Thursday, April 7, 2016
Why Do We Study Our Genre?
Over the recent months, I have seen more and more submissions that make it clear to me that the author really has no idea what he or she is doing. This is not so much the fact that the author doesn't know how to write, or an issue of knowing how to submit a proposal (although this happens far too much as well). This is an issue of writers simply not understanding the genres they are writing.
To truly write well in your genre, or sub-genre, you need to continually study it. This is not simply reading the genre for entertainment purposes, but really getting in there and looking at every single nook and cranny of the writing.
I remember two classes in my undergraduate work that really drove this point home for me. I had a Shakespeare class and a class studying William Wordsworth. For the Shakespeare class, we did all of the normal study of the plays, but this instructor took it a step further. We were to look at the play from a performance perspective. How would we cast it? How would we "cut" the play to get across a specific message? How would we stage it? What would costumes look like? The point was simple. You could understand the themes and generic characters of Hamlet or Romeo and Juliet, but do you really understand it the way Shakespeare saw the plays - as a playwright, actor and director.
In the case of the William Wordsworth class, were were required to write in the style of the author. Again, not an easy task. It wasn't so much about the theme, it was about the pacing, the voice, the tone and the message.
To do both of these assignments took a lot of analysis and study, and that is what authors these days are really not doing.
When I first opened Greyhaus Literary Agency, I spent one entire year working with an intern I had hired on, to study and dissect series and category writing. What is it that really makes this style of writing work and tick. We took it much further than simply looking at the word count and the theme. In the end, we had a fantastic understanding of the genre.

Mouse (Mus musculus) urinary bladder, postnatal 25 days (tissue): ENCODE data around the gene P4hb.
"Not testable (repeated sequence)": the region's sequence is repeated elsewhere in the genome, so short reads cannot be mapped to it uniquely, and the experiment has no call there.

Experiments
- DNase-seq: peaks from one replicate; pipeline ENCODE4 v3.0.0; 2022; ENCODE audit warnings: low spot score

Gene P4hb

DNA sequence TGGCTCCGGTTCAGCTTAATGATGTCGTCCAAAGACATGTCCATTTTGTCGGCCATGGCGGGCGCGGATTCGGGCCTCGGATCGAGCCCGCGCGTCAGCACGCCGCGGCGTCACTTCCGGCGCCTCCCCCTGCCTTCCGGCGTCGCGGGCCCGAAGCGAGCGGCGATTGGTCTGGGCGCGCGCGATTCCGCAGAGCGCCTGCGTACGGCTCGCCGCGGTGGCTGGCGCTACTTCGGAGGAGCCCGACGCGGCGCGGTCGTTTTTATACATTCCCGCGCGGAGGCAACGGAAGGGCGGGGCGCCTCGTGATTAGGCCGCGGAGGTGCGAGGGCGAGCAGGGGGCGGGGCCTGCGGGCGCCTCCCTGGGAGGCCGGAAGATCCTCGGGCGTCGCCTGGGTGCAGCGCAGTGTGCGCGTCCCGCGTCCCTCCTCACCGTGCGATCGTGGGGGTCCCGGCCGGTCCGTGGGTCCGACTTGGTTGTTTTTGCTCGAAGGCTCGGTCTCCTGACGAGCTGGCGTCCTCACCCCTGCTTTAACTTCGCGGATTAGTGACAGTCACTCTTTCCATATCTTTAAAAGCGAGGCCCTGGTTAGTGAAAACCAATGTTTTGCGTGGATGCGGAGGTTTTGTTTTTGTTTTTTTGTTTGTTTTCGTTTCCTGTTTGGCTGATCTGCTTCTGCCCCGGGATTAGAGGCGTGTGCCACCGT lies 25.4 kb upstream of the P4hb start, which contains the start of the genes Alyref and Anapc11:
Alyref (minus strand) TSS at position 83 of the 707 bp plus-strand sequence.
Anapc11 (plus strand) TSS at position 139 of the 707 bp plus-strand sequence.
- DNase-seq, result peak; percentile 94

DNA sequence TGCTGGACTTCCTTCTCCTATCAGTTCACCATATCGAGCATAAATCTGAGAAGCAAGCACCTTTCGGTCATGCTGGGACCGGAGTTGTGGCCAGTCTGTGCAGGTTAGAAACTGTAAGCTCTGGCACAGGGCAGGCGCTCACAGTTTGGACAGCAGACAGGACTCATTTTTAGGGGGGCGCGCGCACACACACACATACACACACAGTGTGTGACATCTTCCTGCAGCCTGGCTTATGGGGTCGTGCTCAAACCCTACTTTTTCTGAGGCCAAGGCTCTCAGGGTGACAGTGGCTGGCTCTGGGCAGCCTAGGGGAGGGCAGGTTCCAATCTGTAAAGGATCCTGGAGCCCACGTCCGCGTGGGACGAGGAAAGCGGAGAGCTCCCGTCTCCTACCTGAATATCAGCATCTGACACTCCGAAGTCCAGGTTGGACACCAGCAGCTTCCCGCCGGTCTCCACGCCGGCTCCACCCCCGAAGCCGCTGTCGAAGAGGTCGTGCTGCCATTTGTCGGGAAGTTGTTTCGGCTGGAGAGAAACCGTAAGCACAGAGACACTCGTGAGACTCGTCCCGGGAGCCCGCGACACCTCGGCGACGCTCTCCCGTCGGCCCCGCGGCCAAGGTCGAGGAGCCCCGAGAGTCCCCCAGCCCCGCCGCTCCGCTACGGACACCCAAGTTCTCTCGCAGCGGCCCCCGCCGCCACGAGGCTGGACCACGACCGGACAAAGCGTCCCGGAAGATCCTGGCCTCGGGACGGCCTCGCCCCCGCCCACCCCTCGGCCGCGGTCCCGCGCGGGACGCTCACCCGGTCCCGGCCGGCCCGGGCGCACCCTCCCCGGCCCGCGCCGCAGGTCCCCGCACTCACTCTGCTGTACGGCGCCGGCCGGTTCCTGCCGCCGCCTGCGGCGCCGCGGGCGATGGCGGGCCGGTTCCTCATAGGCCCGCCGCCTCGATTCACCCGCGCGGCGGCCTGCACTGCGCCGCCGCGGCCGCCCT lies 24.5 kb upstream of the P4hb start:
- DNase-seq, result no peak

One of my current authors recently went through this. Ryshia Kennie had been writing romantic suspense for a while but we wanted to move her over to the Harlequin Intrigue line. To do so required research on her part. I honestly don't know how many of these she read, but it was a lot. She kept notes. She looked for trends. She looked for the voice.
Her first came out February, 2016 with a lot more to come!
The success came not from having the right plot, but really knowing the genre well enough to write it.
There are a lot of times when I see a submission, think the premise sounds great, but when I start reading, it really misses the mark. The writing is elementary. The author is doing things that he or she "thinks" is supposed to happen in the genre, or the story, but not writing what the story needs.
A good example of this is the New Adult market. There is a belief that these stories have to be in first person and they have to focus on sexual awareness. While these might be common tropes, this is not what the genre is about. This belief comes from a lack of really reading and understanding the genre.
Being a successful published author and lasting over a lot of years requires not just having an agent, or simply writing a lot of books. It is a matter of understanding what you write and how it is written.
If you are not already doing this, I encourage you to start today. Start studying your genre as if it is a literature class in college. Think about it, not as a reader, but as a discipline. You may shock yourself with what you find. You might also discover exactly why that story you have been marketing to editors and agents is simply not selling.